On a recent Sunday a blue jay visited the yard of Mark and Susi Etchell, off Mojonnier Road. The pastor of City Church said Susi got the shot. “It’s a rather rare sighting in this area,” Mark added.
A birder for more than 45 years, since he was 10, Mark grew up in Sonoma County, Northern California, an area populated by scrub jays and Steller’s jays. “When I went to graduate school in Michigan, I knew I’d see actual blue jays — and I did,” he said.
Mark opens the window in the morning to listen for bird sounds. “I was reading in our family room at about 8 a.m. when I heard a bird call that wasn’t usual. I looked out and the blue jay was in our backyard feeder.
The commotion Mark caused while heading for the camera and calling to Susi scared it away.
Hoping to entice its return, “I went to a website with my smartphone and found a bird call for blue jays and played it occasionally for a few minutes, waited a bit and played it again while Susi got her Nikon and telephoto ready. It flew out of the trees to within about 8 feet of my phone and looked around to see where the other ‘bird’ was. Susi took about a dozen pictures, it flew off, and hasn’t come back, even when I play the bird call.”
Mark has heard of other sightings in the Walla Walla Valley but hasn’t had time to call anyone with the Audubon Society to see how rare a sighting it might be.
The key in “The Sibley Guide to Birds” estimates there are 1-2 sightings reported per year, Mark said. “There were no other blue jays — although last week a great blue heron landed on top of a patio umbrella in our back yard!”
"It looks like spring has arrived in our valley and the birds definitely think so,” emailed Joanna Lanning, primary Pioneer Park Aviary caretaker.
The two peacocks, white and blue, are busy displaying their finery for their hens, daily delighting visitors, she said.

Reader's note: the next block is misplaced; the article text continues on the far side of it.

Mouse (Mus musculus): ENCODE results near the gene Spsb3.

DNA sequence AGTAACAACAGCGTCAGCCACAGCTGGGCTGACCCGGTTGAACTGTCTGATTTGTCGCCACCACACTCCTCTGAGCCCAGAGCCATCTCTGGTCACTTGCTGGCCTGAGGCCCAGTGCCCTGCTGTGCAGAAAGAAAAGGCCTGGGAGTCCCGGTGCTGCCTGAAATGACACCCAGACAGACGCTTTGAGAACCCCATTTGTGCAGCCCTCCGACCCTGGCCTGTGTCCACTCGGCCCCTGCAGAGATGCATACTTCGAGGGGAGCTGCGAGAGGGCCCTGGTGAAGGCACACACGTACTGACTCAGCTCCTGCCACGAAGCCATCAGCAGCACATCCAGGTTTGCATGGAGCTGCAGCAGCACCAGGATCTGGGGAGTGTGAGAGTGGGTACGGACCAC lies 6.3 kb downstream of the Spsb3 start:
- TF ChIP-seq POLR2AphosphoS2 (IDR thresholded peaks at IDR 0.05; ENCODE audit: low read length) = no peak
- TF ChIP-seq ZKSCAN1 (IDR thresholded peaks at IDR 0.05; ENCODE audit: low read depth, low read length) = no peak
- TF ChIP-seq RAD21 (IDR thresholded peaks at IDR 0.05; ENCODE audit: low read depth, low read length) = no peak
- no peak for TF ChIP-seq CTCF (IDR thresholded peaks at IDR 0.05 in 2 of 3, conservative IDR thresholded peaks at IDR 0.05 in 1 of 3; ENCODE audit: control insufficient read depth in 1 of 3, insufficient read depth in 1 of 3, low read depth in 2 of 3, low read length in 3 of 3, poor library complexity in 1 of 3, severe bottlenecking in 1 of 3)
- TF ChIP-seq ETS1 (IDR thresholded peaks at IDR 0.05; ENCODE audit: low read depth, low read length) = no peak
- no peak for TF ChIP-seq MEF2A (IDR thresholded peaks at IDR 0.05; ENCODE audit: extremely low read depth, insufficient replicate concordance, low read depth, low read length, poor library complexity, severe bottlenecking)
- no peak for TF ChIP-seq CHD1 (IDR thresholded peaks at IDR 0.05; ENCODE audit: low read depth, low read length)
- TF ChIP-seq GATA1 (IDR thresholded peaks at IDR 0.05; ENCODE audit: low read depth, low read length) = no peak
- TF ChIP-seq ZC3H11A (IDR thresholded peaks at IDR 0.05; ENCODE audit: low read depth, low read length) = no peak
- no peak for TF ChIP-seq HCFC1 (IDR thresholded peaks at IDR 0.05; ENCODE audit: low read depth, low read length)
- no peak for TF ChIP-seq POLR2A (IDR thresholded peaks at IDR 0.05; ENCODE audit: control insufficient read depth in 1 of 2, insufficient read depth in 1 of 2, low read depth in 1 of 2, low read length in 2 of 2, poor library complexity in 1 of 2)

One of the breeding pairs of nene/Hawaiian geese hatched goslings on March 12. The babies can be seen exploring in the lower pond enclosure under the watchful eye of their parents.
The aviary’s breeding program with the nene, an endangered species, has been extremely successful. Last year’s five goslings were sent to Utah in February as part of a breeding loan agreement in an effort to help distribute bloodlines to ensure a healthy breeding population, Joanna said.
Two recent hatchlings, grey peacock-pheasant chicks, came — no kidding — on April Fool’s Day. They were being kept in the nursery at the main aviary building. The grey peacock-pheasant is the national bird of Myanmar and lives in lowland and hill forests of mainland Assam and Southeastern Asia.
The aviary received a good spring cleaning from 10 AmeriCorps volunteers on April 4. During the course of the day, Joanna said the hard-working group performed 60 hours of community service.
They spread sand in the pheasant enclosures, raked, weeded, pruned and removed sticks from the lower pond net. Makenzie Frost, a member of Ranch and Home 4-H Club, also contributed to the effort.
Friends of Pioneer Park Aviary is preparing for a benefit yard sale at the aviary, May 10-12. Those who would like to donate quality items for the sale may call 527-4403, 525-3487 or 876-4299. Every dime of the proceeds will benefit the aviary.
Last spring’s sale was a huge success, Joanna said.
Pioneer Park Aviary has friends throughout the Walla Walla Valley and in the music community. Kate Hockersmith put together a “Bluegrass is for the Birds” fundraiser to benefit the popular park attraction “really quickly, in under a month, and sold 60-plus tickets.”